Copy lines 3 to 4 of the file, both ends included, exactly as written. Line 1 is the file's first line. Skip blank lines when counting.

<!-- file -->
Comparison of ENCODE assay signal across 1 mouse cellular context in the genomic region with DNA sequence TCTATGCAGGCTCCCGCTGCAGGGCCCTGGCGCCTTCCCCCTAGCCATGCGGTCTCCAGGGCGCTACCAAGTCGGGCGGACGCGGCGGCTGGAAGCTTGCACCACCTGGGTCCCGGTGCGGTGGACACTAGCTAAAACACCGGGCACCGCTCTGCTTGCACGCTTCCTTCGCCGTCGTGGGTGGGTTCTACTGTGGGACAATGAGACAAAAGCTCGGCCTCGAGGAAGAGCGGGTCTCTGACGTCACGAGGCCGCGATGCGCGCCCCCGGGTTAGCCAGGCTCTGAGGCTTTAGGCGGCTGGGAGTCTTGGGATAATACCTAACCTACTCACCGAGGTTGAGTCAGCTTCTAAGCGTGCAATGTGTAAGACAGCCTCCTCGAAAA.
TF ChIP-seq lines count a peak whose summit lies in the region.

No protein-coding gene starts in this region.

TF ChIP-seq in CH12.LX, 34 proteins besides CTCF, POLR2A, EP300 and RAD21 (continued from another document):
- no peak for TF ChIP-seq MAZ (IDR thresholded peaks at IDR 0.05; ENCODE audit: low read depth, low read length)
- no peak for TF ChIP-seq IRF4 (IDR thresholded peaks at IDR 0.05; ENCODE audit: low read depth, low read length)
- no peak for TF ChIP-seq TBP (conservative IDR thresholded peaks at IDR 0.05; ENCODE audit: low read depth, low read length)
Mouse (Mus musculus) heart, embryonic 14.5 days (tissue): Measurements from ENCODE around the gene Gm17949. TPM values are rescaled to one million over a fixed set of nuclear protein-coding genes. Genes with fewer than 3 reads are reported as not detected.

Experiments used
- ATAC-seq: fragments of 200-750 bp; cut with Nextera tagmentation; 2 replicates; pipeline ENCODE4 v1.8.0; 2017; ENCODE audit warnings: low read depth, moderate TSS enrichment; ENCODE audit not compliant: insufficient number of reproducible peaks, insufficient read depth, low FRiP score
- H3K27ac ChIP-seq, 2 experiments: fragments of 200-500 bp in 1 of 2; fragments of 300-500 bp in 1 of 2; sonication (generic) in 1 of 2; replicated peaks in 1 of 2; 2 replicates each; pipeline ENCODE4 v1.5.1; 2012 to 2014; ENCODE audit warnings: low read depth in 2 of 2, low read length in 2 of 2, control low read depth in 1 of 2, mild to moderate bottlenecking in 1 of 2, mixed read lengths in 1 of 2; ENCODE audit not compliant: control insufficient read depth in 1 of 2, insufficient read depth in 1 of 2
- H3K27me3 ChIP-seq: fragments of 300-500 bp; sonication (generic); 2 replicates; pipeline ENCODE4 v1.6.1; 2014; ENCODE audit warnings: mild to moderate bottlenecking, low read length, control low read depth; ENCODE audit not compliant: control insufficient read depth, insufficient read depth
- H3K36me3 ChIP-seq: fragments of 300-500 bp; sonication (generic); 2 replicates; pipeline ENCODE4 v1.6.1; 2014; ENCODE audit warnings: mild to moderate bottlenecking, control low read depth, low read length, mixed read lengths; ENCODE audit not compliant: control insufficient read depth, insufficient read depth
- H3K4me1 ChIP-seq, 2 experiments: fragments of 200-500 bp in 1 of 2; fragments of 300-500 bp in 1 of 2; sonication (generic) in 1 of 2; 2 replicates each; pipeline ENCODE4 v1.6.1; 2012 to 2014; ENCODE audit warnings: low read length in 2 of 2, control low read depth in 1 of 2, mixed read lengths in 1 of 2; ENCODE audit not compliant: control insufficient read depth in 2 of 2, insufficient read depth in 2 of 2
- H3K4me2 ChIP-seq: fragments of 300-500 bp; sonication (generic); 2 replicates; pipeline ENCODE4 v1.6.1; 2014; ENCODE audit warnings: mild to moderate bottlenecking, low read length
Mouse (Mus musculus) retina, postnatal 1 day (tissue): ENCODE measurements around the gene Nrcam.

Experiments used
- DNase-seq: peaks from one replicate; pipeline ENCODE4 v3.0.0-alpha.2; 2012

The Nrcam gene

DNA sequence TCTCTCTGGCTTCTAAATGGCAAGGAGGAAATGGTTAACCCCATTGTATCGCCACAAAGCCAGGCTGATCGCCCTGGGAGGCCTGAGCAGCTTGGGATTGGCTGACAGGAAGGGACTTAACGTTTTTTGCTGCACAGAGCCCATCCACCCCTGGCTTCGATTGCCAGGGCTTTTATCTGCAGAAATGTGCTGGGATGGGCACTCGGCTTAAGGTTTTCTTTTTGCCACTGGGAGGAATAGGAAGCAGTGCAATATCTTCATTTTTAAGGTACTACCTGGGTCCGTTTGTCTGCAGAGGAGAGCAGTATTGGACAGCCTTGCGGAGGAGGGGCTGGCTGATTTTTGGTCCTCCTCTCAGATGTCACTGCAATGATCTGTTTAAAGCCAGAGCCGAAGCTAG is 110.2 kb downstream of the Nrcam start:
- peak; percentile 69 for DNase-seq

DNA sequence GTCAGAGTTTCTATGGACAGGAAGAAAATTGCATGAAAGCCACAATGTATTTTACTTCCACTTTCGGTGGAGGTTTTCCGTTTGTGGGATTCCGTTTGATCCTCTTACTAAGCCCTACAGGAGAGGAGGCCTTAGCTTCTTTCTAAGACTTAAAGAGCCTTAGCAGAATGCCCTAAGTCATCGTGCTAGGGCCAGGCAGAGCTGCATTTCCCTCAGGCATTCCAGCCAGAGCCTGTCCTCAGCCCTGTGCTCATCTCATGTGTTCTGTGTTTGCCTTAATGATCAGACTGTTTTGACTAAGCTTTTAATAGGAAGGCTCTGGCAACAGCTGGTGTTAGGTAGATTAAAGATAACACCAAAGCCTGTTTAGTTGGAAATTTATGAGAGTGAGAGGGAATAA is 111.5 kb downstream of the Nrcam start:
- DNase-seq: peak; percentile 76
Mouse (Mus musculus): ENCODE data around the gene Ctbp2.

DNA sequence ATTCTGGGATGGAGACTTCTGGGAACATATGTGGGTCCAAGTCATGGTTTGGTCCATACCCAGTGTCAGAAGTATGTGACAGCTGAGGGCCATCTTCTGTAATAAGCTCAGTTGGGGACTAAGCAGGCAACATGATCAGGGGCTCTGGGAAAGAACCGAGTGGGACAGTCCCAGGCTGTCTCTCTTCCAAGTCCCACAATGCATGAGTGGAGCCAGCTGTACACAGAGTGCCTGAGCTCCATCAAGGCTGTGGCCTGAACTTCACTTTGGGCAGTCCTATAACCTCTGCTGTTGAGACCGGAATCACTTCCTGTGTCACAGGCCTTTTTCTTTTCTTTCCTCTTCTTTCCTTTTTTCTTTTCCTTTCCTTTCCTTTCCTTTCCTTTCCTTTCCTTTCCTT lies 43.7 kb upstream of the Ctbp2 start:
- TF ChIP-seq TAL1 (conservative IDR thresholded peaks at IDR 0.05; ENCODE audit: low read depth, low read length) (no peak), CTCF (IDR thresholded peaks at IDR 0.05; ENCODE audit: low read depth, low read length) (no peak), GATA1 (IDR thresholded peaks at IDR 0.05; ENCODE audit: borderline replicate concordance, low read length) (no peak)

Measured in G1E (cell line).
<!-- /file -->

No protein-coding gene starts in this region.

TF ChIP-seq in CH12.LX, 34 proteins besides CTCF, POLR2A, EP300 and RAD21 (continued from another document):